Pausing at the Water’s Edge

By Hilary Allen

reflection of hand reaching into a body of water

Ever since we marked the year anniversary of this pandemic, I’ve been asking: “How much time needs to pass before a documentary can be made?” When I voiced the question aloud to my partner, he shared that Jimmy Kimmel had recently posed a similar question to documentarian Ken Burns (YouTube) who reported his new standard to be 5-7 years. I’m doubtful whether we can wait five years...

I think we need a documentary now. There’s something about that creative medium that helps us see ourselves within an event, a moment in history. There’s a reflective process to watching a story get told that helps us see ourselves in the story, or at least locate ourselves in proximity to it. Whether it takes a documentary form or not, we need to take up the task of reflection. I imagine deep art like the New York Times piece “Emerging From the Coronavirus.” Something significant and life-altering happened to all of us this past year, and there is still more meaning to be made and further learning to be integrated.

Your New England Regional staff are in discernment about what role we might play in supporting or equipping congregations in this reflective work on church in pandemic. One of our programs this past year deeply informs our discernment. As you may remember, we ourselves took on one of our congregations’ favorite techniques of listening circles. Three times this year — in October, January, and March — we sat at the feet of a small group of soulful lay leaders and religious professionals and posed questions on how and what congregations were doing. We listened and have reflected back some of what we heard in many of our blog posts this year (From Powerlessness to Promise, Purpose, Not Perfection, Remembering Our Gifts.)

Here is only a small sampling of some of what we have gleaned from listening to you:

  • Many of you have seen both increases and decreases in Sunday service attendance.
  • Online offerings have allowed for greater accessibility for distant, homebound, or others with limits to in-person participation. Accessibility has stretched in ways previously thought impossible now that we have had the will.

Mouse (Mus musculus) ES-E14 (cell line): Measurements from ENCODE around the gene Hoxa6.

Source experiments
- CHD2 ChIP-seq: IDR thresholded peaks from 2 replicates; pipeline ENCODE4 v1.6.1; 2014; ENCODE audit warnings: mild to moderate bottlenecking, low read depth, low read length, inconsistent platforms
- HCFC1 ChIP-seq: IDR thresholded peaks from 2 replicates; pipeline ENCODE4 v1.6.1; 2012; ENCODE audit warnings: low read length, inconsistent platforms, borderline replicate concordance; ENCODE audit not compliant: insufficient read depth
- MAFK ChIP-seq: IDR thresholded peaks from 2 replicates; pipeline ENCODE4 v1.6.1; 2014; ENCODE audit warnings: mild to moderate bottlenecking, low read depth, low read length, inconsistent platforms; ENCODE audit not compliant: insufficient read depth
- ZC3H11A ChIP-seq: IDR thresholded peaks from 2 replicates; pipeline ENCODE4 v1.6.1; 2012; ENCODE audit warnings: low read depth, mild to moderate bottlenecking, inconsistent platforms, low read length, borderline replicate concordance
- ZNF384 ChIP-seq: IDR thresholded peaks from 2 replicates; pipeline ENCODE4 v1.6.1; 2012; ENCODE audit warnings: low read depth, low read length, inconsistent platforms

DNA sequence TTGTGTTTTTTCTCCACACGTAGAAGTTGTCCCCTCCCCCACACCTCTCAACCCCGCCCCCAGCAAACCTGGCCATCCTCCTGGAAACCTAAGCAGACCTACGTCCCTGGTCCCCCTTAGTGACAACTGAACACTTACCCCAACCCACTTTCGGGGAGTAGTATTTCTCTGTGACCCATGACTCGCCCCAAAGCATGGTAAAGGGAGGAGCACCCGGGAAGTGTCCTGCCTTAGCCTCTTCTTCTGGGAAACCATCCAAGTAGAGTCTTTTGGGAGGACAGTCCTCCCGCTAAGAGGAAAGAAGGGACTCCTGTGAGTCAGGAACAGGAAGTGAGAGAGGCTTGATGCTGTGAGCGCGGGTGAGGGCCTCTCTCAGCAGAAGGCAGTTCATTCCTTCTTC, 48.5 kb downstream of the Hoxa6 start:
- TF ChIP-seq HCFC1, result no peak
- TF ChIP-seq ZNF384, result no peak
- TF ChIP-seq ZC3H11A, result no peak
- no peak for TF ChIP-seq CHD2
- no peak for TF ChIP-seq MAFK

• Different but still fulfilling forms of connection, intimacy, and productivity have flooded in including breakout groups, varied forms of musical expression, and adjusted committee work.
  • Increased capacity for creativity, innovation, and taking risks to make change. “The ways we’ve always done things” have been completely flipped on their heads.
  • Staff had to reinvent the ways they do their work and much of their labor has gone unseen or unacknowledged. They are also largely overworked and exhausted.
  • RE programming, for those who are showing up, has also suffered from invisibility. But by and large, children and youth have been mostly absent, many wary of more online screen time.
  • Collaborations with other congregations are rich, varied, and accessible to a wider scope of people through online settings than in person.

These gleanings clearly only scratch the surface. We need much, much more looking backwards to uncover more of what we have learned, especially as we feel the pull to move ahead. Before the decisions and plans creep completely back in, there first needs to be, as my colleague Joe declared, “Time for Thinking Like an Ancestor.” Before a more controllable future than global pandemic arrives, let us not skip the rich and fertile potential of reflection.

I want to be especially clear that I am talking about reflection, not assessment. Our questions need not be ones of measurement or evaluation. We are not attempting to gauge how close we got to our mark (did we even have one?!). Instead, what is needed is reflection as if we are looking into water and seeing our own image shown back to us. Not judging or analyzing — but seeing, noticing, witnessing. This kind of reflection is mostly about story:

What was it like for you?

How did we live?

How did we shape our faith?

Notice where you jump to the now what questions. Things like:

  • How might membership, belonging, welcome, and hospitality shift in light of what we have learned this year?
  • How might what we learned about community, covenant and how it is practiced, and faithful risking and change inform where we are going next?
  • How might we continue deepening into accessibility? For those who turned away from church, what will allow for them to turn back?

There will be a time for these questions too, but first, reflection. Reflection first.

I don’t doubt that many of us are maybe a little afraid to reflect so soon on something that is still quite close and tender. These fears may be part of the reason for Ken Burns’ five year standard! Yet, let us remember that company is one of the gifts of community, that we will have each other to look back together with. And plan ahead to make accessibility the therapeutic, trauma-informed resources that you have at your disposal for the people who need extra care and attention.

Sometimes when we are planning workshops or other public programs, we check our designs by utilizing the adult learning question of: how will the people know that they know? This is the question for now as well. We have seen you do and be things you could not even imagine before. How will you know you know? We have heard you describe tremendous learnings and profound experiences. How will you center reflection as a practice in your congregations right now so that we can continue to make meaning of all that has happened?

This recent podcast with Brené Brown interviewing Priya Parker has excellent questions and suggestions for reflective processes and planning.